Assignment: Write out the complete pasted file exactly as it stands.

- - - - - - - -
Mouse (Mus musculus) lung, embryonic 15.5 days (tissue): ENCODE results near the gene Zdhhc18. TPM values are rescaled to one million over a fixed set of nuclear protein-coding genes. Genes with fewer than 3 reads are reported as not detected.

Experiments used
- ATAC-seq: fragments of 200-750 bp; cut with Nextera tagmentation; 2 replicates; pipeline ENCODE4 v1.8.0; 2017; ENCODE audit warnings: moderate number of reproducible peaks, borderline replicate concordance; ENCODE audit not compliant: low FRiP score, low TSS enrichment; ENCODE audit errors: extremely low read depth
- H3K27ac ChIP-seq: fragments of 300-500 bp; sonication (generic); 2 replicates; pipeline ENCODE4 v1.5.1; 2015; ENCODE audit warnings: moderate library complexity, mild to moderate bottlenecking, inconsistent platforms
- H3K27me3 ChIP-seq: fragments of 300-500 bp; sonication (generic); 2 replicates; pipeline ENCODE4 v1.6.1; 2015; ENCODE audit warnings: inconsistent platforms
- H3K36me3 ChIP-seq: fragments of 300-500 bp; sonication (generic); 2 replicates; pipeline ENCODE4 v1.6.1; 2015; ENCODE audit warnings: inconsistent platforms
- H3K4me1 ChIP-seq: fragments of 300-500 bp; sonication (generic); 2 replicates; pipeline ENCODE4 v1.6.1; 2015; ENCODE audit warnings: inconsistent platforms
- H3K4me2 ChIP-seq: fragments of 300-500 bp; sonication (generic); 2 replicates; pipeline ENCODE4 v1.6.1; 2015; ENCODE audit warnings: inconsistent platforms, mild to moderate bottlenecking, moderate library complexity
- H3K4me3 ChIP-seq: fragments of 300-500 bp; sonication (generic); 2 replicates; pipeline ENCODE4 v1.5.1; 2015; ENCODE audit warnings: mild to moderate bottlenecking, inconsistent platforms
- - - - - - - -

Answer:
Mouse (Mus musculus) lung, embryonic 15.5 days (tissue): ENCODE results near the gene Zdhhc18. TPM values are rescaled to one million over a fixed set of nuclear protein-coding genes. Genes with fewer than 3 reads are reported as not detected.

Experiments used
- ATAC-seq: fragments of 200-750 bp; cut with Nextera tagmentation; 2 replicates; pipeline ENCODE4 v1.8.0; 2017; ENCODE audit warnings: moderate number of reproducible peaks, borderline replicate concordance; ENCODE audit not compliant: low FRiP score, low TSS enrichment; ENCODE audit errors: extremely low read depth
- H3K27ac ChIP-seq: fragments of 300-500 bp; sonication (generic); 2 replicates; pipeline ENCODE4 v1.5.1; 2015; ENCODE audit warnings: moderate library complexity, mild to moderate bottlenecking, inconsistent platforms
- H3K27me3 ChIP-seq: fragments of 300-500 bp; sonication (generic); 2 replicates; pipeline ENCODE4 v1.6.1; 2015; ENCODE audit warnings: inconsistent platforms
- H3K36me3 ChIP-seq: fragments of 300-500 bp; sonication (generic); 2 replicates; pipeline ENCODE4 v1.6.1; 2015; ENCODE audit warnings: inconsistent platforms
- H3K4me1 ChIP-seq: fragments of 300-500 bp; sonication (generic); 2 replicates; pipeline ENCODE4 v1.6.1; 2015; ENCODE audit warnings: inconsistent platforms
- H3K4me2 ChIP-seq: fragments of 300-500 bp; sonication (generic); 2 replicates; pipeline ENCODE4 v1.6.1; 2015; ENCODE audit warnings: inconsistent platforms, mild to moderate bottlenecking, moderate library complexity
- H3K4me3 ChIP-seq: fragments of 300-500 bp; sonication (generic); 2 replicates; pipeline ENCODE4 v1.5.1; 2015; ENCODE audit warnings: mild to moderate bottlenecking, inconsistent platforms